“This way students, typically far from home and outside their family environment, can form new friendships and ‘family units’ that help them adjust to life on a large-scale campus. They are no longer alienated,” Renick said.

The university recognised that many students arrived on campus with weak mathematical skills and shifted its teaching approach for the introductory maths course from traditional lectures to a hybrid model where students interactively work on computer terminals at their own pace. Those with stronger maths skills progress more quickly, while the weaker students repeat exercises until they achieve the desired competency levels.

Renick said while the lecturers remain on hand to assist students, they are not left to merely sprout out knowledge from the lectern in the blind faith that the students are following their lessons.

The revised system also takes cognisance that the new generation of students lacks the social ability and standing to knock on lecturers’ doors and demand additional tuition because they had not followed the lesson in class.

The outcome was a 35% decrease in the drop-out rate for the introductory maths course and Georgia State University now exclusively offers this course in the new format.

Peer tutors, Panther retention grants

Another innovation was introducing peer tutors. Big data can equally identify struggling students as those excelling in courses and the university has devised a system that links weaker students with their stronger peers as a resource base.

The method again addresses the social ability issue where students are unlikely to demand attention from lecturers, but can more easily approach their peers for help.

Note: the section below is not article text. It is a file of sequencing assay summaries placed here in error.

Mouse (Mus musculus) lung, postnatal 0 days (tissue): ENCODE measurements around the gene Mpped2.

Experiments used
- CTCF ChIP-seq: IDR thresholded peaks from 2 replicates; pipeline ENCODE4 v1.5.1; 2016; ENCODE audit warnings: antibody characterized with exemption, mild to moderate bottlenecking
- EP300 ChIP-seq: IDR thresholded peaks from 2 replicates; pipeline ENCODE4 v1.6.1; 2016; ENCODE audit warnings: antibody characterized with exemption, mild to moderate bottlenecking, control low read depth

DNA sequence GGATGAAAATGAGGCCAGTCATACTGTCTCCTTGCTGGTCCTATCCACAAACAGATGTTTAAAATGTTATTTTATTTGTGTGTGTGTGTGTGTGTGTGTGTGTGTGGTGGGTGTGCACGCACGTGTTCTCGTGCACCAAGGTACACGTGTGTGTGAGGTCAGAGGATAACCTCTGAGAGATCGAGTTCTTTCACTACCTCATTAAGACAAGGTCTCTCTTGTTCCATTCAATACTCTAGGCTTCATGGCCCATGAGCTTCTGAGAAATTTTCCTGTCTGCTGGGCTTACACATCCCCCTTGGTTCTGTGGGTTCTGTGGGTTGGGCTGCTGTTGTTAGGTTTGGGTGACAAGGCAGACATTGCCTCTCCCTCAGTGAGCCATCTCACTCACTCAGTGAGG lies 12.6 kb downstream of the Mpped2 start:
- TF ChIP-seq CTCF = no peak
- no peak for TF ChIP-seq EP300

Renick said the last element of the approach was the Panther retention grants, named for the university’s mascot and logo.

The university recognises students are dropping out virtually within touching distance of graduation because of finance – often amounts less than US$1,000, but still too much to pay at that point in their lives.

The retention grants assist with these outstanding payments, allowing students to complete their studies, with Renick indicating the return on investment was more than 200%.


Consequently, in the past decade the university has boosted its retention rates; lifted the credit hours students earned during a semester; and decreased the time required to complete degree by an average half-semester, thus triggering substantial savings within the US economy – and has received national recognition for its initiative.

More significantly there has been a 30% hike in degree conferrals when student intake has only risen 3% to 4%, “and the impact is more significantly felt among lower income, first-generation students where we are now seeing escalated levels of graduates by ethnicity”.

Big data also allows the university to track students across the country and Renick does not consider a student who left Georgia State University and completed their degree elsewhere as a failed student.

He encouraged South Africa to apply the same logic and collate data to better track students in their academic careers.

“The bottom line is, this approach has levelled the playing fields. These programmes can make a difference by systemically looking at the student experience and thus boosting the graduation rates, particularly among lower-income, disadvantaged students,” Renick concluded.